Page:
BLOOMINGTON, Ind. – Two of Indiana’s most notable universities are facing a similar problem. They have too many students and not enough dorms rooms for them to live in.
Both Purdue and Indiana University say an overflow in their freshman classes has caused them to place more than 100 students each in temporary housing. As of Thursday, Purdue officials say that number has now been reduced to 26, and IU officials say their number of students in temporary housing has now been reduced to 37.
“The situation here is virtually solved, not completely but virtually solved,” IU spokesperson Chuck Carney said.
A recent article published by BuzzFeed drew attention to complaints Purdue students had about their temporary housing accommodations. The article showcased pictures of a room reportedly designed to fit more than 10 students at a time. Eventually, the Indiana Department of Homeland Security looked into the situation to make sure the living quarters were up to code. The department said investigators found that there were no safety violations.
While the article highlighted student criticism of the living situation, a Purdue spokesperson says a group of 10 students who were living in similar temporary housing unit have petitioned the school to remain in the unit for the remainder of the year.
“It’s not the most ideal situation but people have lived there, they enjoy it while they are there, and we will get them placed long term,” Vice Provost for Student Life Beth McCuskey said.
McCuskey added that the university expects the remaining students in temporary housing to be placed in permanent rooms by the end of October.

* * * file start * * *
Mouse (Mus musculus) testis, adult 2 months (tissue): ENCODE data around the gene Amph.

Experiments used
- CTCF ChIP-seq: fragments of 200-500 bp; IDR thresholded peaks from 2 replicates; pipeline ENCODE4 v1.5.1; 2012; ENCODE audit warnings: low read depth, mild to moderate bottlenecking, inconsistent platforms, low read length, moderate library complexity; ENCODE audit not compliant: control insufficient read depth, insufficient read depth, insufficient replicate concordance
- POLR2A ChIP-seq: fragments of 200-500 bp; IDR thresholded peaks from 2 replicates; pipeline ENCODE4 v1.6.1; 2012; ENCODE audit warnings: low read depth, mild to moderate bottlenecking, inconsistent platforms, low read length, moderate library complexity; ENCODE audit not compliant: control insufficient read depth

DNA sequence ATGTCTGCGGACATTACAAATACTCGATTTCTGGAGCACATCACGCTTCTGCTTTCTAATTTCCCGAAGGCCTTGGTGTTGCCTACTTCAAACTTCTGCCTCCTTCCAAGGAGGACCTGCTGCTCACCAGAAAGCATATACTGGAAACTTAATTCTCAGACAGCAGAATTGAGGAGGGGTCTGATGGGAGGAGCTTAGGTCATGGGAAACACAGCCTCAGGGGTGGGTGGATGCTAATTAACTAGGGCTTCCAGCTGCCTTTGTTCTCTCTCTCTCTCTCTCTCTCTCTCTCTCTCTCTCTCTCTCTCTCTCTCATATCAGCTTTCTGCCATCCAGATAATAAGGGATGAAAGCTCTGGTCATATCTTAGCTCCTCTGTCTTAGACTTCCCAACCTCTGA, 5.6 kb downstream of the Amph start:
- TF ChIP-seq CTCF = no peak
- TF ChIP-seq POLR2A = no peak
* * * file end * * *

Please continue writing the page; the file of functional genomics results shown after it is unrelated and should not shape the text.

At IU, officials say their situation is also work in progress. University spokesperson Chuck Carney says he expects the remaining 37 students living in temporary housing to be in permanent rooms before the end of the semester.
“At no time did we feel like we had anybody that was in a place they wouldn’t want to be,” Carney said.
Both Carney and McCuskey say the overcrowding issue was caused by a larger than expected freshman class. Universities typically accept more students than will actually attend their school, however this year, both universities had more freshman commitments than anticipated. To help make up for the inconvenience, both universities are offering students living in temporary housing a significant discount on the cost of their rooms.
Additional dorms are being built at both universities and are expected to be completed within the next few years. Officials for both schools believe the additions will help address any overflow issues they may encounter in the future.